The Nonindigenous Occurrences section of the NAS species profiles has a new structure. The section is now dynamically updated from the NAS database to ensure that it contains the most current and accurate information. Occurrences are summarized in Table 1, alphabetically by state, with years of earliest and most recent observations, and the tally and names of drainages where the species was observed. The table contains hyperlinks to collections tables of specimens based on the states, years, and drainages selected. References to specimens that were not obtained through sighting reports and personal communications are found through the hyperlink in the Table 1 caption or through the individual specimens linked in the collections tables.

Catostomus fumeiventris
Catostomus fumeiventris
(Owens Sucker)
Native Transplant

Copyright Info
Catostomus fumeiventris Miller, 1973

Common name: Owens Sucker

Taxonomy: available through www.itis.govITIS logo

Identification: Moyle (1976); Page and Burr (1991).

Size: 50 cm.

Native Range: Endemic to the Owens River, California (Page and Burr 1991).

Native range data for this species provided in part by NatureServe NS logo
Hydrologic Unit Codes (HUCs) Explained
Interactive maps: Point Distribution Maps

Nonindigenous Occurrences:

Table 1. States with nonindigenous occurrences, the earliest and latest observations in each state, and the tally and names of HUCs with observations†. Names and dates are hyperlinked to their relevant specimen records. The list of references for all nonindigenous occurrences of Catostomus fumeiventris are found here.

StateFirst ObservedLast ObservedTotal HUCs with observations†HUCs with observations†
CA197519763Eureka-Saline Valleys; Mono Lake; Santa Clara

Table last updated 4/24/2024

† Populations may not be currently present.

Means of Introduction: Apparently introduced to June Lake and to the Santa Clara River system as a result of a release of Owens River water from the Los Angeles Aqueduct (Moyle 1976; Bell 1978). Introduced into the Owens River sanctuary as a conservation precautionary measure (Moyle 1976).

Status: Established in parts of California outside its native range, including populations in June Lake and those in the Owens Valley sanctuary (Moyle 1976). The status of the introduced Santa Clara River population is uncertain (Moyle 1976; Bell 1978).

Impact of Introduction: Possible hybridization with the Santa Ana sucker Catostomus santaanae in the Santa Clara River system (Moyle 1976; Bell 1978).

Remarks: None.

References: (click for full references)

Bell, M. A. 1978. Fishes of the Santa Clara River system, southern California. Natural History Museum of Los Angeles County, California, Contributions in Science Series 295:1--20.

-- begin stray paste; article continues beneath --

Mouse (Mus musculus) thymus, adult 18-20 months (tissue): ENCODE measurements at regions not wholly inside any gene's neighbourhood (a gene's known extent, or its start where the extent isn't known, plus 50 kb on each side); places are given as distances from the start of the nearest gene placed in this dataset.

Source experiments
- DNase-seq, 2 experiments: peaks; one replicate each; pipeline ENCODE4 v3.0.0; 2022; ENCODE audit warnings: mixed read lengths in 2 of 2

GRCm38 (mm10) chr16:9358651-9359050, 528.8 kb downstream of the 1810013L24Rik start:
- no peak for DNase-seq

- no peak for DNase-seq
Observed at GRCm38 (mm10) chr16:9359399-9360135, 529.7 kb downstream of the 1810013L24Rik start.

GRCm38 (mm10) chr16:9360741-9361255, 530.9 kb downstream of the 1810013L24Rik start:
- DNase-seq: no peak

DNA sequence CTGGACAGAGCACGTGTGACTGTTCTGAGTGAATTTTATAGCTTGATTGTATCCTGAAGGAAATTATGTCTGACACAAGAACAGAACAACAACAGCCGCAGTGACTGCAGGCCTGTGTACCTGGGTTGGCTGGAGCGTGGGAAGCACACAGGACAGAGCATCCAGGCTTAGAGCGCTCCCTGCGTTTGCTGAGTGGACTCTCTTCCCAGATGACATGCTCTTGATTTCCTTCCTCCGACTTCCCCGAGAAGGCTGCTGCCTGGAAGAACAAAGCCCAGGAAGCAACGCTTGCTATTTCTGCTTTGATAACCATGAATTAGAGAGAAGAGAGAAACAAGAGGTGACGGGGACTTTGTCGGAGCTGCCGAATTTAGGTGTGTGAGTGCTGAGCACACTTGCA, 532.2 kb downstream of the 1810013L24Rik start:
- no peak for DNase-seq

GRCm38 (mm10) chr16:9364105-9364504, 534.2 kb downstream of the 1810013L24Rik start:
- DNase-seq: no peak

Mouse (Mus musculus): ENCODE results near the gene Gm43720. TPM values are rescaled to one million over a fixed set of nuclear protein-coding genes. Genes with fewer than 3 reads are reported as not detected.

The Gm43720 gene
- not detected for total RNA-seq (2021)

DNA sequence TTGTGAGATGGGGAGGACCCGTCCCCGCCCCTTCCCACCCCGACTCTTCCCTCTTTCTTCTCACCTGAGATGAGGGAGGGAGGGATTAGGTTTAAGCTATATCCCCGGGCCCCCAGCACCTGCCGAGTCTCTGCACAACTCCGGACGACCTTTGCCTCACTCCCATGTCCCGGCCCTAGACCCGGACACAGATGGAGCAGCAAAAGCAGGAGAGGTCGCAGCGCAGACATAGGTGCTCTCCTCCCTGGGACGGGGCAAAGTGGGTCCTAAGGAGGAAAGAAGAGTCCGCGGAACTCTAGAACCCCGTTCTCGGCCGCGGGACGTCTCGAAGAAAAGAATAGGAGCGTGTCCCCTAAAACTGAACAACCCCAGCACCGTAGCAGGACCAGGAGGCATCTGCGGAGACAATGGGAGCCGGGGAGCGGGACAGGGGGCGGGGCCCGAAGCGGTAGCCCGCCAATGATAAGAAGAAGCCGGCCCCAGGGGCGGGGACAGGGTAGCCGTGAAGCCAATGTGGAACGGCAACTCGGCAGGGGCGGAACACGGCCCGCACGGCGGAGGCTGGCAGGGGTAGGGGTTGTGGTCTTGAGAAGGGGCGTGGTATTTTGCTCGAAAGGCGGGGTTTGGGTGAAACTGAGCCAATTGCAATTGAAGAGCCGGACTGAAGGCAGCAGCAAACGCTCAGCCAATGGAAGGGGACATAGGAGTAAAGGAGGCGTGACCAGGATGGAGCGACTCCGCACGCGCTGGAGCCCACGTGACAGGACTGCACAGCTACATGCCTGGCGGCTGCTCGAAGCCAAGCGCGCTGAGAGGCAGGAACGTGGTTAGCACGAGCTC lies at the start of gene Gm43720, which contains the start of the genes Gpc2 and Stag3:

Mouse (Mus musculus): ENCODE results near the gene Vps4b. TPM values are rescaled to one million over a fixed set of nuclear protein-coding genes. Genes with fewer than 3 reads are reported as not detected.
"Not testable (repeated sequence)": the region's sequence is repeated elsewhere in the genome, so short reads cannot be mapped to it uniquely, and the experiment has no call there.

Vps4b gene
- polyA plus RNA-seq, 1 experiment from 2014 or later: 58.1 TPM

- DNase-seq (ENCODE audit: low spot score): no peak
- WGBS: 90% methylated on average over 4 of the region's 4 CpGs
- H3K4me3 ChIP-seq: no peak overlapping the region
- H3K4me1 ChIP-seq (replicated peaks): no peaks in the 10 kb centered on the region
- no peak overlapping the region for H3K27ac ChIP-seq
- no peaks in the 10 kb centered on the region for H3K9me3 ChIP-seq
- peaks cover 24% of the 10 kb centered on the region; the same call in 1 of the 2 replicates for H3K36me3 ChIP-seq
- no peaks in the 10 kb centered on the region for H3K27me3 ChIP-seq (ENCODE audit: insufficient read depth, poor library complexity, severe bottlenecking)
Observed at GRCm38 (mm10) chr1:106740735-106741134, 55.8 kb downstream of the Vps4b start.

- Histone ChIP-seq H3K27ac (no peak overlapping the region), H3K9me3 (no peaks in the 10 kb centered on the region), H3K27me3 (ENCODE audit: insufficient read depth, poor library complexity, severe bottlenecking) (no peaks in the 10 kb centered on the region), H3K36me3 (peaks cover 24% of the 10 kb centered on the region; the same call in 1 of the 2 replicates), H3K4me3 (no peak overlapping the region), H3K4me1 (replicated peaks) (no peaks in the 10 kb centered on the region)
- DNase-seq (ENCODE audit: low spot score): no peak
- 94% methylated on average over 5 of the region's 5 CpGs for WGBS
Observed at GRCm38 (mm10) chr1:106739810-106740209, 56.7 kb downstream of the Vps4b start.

Moyle, P. B. 1976. Inland fishes of California. University of California Press, Berkeley, CA.

Page, L. M., and B. M. Burr. 1991. A field guide to freshwater fishes of North America north of Mexico. The Peterson Field Guide Series, volume 42. Houghton Mifflin Company, Boston, MA.

Other Resources:
FishBase Summary

Author: Fuller, P.

Revision Date: 7/29/2011

Peer Review Date: 7/29/2011

Citation Information:
Fuller, P., 2024, Catostomus fumeiventris Miller, 1973: U.S. Geological Survey, Nonindigenous Aquatic Species Database, Gainesville, FL, https://nas.er.usgs.gov/queries/FactSheet.aspx?SpeciesID=347, Revision Date: 7/29/2011, Peer Review Date: 7/29/2011, Access Date: 4/24/2024

This information is preliminary or provisional and is subject to revision. It is being provided to meet the need for timely best science. The information has not received final approval by the U.S. Geological Survey (USGS) and is provided on the condition that neither the USGS nor the U.S. Government shall be held liable for any damages resulting from the authorized or unauthorized use of the information.


The data represented on this site vary in accuracy, scale, completeness, extent of coverage and origin. It is the user's responsibility to use these data consistent with their intended purpose and within stated limitations. We highly recommend reviewing metadata files prior to interpreting these data.

Citation information: U.S. Geological Survey. [2024]. Nonindigenous Aquatic Species Database. Gainesville, Florida. Accessed [4/24/2024].

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